Recommendations For Cleaning And Drying Carpets, Corona CA

Recommendations For Cleaning And Drying Carpets, Corona CA

Proper equipment, adequate air movement and a measure of patience can speed up the drying process

It’s no secret carpets require regularly scheduled cleaning to maintain their appearance and prolong their lifespan. But sometimes carpet cleaning programs overlook the importance of drying carpets after cleaning them. And carpets that remain damp for too long can attract more dirt, harbor unpleasant odors, or — even worse — create a breeding ground for mold.

“Drying the carpet is as important as cleaning the carpet,” says John Poole, a consultant with the American Institute of Cleaning Science in Atlanta, Georgia. “If you leave the carpet wet, you’ll set off mold and mildew, so it’s critical to clean and dry it thoroughly.”

Toward this end, the first step is to identify what type of carpet the staff is cleaning.

“You need to understand that carpet because the wrong chemical or system can damage it,” says Poole. To avoid a possible violation of the carpet warranty, he suggests calling the manufacturer to determine the recommended maintenance schedule.

Soil level and climate will also factor into how the carpet is cleaned and dried. Some carpet care experts advocate hot water extraction for heavily soiled areas or deep cleanings, with low-moisture methods, such as encapsulation, used on an interim basis to maintain the carpet.

“Step one is to extract the maximum moisture using a machine vetted by The Carpet and Rug Institute (CRI),” says Allen Rathey, president of The Healthy Facilities Institute, Boise, Idaho. “Carpet extraction equipment awarded the CRI Seal of Approval is designed to remove most of the moisture that results from a wet cleaning process.”

While low-moisture carpet cleaning procedures will result in dry times that are faster than extraction, the techniques and equipment used to speed up the drying process are essentially the same.

Air Power

Once carpets have been cleaned, the best way to speed up the drying process is to introduce and circulate air.

“All moisture has to wick,” notes Bill Yeadon, senior instructor at Jon-Don Inc., Roselle, Illinois. “We can make wicking go faster anytime we move air across the surface of the carpet.”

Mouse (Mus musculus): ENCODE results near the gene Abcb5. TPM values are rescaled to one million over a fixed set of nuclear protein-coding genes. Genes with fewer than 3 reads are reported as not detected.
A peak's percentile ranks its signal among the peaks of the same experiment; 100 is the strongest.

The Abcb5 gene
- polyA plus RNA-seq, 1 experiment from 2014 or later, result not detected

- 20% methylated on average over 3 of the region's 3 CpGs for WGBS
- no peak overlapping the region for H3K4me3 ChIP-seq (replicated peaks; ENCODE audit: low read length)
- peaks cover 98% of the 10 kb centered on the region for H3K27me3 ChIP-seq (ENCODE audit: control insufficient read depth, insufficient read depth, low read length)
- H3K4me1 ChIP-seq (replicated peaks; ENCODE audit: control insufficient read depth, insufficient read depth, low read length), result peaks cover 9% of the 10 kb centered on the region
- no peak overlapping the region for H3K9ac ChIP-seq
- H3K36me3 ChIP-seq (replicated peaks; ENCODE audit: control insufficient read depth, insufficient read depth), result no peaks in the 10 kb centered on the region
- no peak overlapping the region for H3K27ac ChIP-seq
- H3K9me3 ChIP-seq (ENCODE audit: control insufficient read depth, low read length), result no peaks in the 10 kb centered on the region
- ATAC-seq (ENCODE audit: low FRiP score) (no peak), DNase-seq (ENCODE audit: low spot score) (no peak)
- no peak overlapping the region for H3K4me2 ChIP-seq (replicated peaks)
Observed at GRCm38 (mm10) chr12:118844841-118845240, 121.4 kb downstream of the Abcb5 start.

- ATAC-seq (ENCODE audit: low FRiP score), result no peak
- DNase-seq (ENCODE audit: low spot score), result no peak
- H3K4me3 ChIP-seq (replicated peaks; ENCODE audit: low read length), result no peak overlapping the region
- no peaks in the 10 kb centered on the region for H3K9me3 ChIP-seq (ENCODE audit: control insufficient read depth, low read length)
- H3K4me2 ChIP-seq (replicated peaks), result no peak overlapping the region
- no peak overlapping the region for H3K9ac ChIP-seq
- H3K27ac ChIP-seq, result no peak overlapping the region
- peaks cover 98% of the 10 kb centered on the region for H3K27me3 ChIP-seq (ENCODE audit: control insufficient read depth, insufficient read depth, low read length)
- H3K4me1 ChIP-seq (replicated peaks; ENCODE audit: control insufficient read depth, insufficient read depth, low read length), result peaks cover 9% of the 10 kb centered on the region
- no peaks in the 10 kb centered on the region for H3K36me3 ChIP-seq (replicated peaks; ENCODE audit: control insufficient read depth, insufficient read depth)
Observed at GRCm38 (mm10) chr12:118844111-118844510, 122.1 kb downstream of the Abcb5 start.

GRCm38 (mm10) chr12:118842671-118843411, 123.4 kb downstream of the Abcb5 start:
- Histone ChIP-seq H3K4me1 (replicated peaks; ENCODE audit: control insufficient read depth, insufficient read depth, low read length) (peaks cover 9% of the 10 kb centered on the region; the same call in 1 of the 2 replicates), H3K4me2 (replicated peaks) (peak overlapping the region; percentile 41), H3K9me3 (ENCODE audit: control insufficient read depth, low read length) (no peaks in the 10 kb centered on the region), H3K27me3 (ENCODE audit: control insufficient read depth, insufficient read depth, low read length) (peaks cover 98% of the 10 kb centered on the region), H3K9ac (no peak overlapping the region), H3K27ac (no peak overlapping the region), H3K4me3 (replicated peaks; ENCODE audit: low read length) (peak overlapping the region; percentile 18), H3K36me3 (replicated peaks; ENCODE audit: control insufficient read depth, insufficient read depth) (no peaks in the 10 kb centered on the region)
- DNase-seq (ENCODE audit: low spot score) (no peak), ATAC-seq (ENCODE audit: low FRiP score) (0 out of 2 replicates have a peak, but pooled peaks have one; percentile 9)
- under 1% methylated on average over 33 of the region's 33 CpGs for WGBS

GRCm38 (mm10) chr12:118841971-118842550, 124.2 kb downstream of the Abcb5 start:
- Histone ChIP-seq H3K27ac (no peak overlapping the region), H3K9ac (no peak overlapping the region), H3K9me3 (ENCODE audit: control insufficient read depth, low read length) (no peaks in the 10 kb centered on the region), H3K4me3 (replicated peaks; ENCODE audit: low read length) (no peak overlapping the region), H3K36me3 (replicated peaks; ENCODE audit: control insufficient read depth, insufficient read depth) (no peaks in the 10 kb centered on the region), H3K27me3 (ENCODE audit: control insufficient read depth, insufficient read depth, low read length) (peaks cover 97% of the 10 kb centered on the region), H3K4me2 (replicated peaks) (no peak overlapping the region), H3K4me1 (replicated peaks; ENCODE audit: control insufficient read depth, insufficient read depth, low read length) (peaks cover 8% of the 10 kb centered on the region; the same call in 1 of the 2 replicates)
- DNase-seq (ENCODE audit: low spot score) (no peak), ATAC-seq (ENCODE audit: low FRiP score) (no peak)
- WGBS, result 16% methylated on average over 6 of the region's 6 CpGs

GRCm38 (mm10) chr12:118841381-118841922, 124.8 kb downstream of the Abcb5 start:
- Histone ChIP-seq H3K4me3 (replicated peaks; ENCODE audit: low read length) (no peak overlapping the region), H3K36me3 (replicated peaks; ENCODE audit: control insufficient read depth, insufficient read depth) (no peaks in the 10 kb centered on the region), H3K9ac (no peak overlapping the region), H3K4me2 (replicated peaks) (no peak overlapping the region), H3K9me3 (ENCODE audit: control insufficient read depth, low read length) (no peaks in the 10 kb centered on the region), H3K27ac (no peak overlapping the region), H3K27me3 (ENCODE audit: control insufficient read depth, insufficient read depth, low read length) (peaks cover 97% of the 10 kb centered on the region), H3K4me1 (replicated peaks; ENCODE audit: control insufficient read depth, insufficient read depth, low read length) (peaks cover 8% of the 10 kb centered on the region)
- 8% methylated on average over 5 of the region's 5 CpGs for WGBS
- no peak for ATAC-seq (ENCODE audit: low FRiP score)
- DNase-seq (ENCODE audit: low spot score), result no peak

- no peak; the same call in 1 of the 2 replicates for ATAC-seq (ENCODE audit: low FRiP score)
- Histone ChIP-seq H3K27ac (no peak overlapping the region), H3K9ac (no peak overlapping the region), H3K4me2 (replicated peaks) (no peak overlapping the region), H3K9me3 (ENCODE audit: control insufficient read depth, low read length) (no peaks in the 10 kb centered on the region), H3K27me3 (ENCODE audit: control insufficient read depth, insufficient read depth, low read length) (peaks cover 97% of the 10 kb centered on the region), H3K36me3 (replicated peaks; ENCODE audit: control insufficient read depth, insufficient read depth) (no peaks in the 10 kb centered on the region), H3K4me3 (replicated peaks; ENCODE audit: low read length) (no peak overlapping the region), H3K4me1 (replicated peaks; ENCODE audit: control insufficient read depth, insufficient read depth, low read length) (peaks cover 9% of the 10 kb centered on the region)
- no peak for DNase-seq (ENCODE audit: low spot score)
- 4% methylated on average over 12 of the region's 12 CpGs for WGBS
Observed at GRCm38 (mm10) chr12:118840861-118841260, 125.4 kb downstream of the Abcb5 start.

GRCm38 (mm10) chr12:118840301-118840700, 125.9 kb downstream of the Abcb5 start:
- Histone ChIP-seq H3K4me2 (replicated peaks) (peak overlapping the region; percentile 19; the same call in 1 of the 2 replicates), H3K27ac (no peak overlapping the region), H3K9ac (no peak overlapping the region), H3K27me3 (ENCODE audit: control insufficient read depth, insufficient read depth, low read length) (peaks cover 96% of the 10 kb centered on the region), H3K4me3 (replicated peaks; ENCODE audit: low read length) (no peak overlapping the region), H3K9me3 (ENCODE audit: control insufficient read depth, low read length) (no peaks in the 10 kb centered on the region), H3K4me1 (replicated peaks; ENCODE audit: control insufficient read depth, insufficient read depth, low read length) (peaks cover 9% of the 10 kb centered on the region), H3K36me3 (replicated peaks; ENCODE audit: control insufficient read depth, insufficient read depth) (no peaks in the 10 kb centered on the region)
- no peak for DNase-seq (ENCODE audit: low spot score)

This can be as simple as opening a window or a door — if weather permits.

“Ventilate with fresh air when the outdoor air is dryer than indoors, and when building security systems or other protocols permit,” says Rathey. “Directing outdoor air into and out of the structure will enable faster drying.”

Additionally, the use of air movers and HVAC systems can cut dry times significantly — especially when used in tandem.

“Air conditioning is probably the best dehumidifier we have, because its purpose is to pull the moisture out of the air,” says Yeadon.

When cleaning carpets in the evening hours, Poole recommends leaving fans and HVAC on overnight whenever possible. And those times when it’s not hot enough to turn on the air conditioning or cold enough to turn on the heat, or when outdoor air is not an option, custodians may have to rely solely on air movers.

“If it has been raining and/or the outdoor ambient air is damp, or if ventilation is not appropriate, fans should be used to direct drier air over and through the carpet,” notes Rathey. “Also, fans suffice for situations when carpet is properly extracted and interior relative humidity is low enough that fan-drying — perhaps coupled with air conditioning or central heat and (with care) space heaters — will dry the carpet within several hours.”

According to Rathey, properly cleaned and extracted carpets should dry within a few hours. Even in the most extreme situations, carpets should be dry within 12 to 24 hours. It just comes down to the number of fans and their placement, which depend on ambient air conditions and the fan’s capacity.

As a rule of thumb, when drying carpet in a hallway, Poole recommends placing air movers on opposite ends of the area immediately after extraction. For a room measuring approximately 25 by 25 feet, Yeadon suggests two to three standard fans, pointing toward the middle of the room, or one fan that pushes air out in a 360-degree circle positioned in the center of the room.

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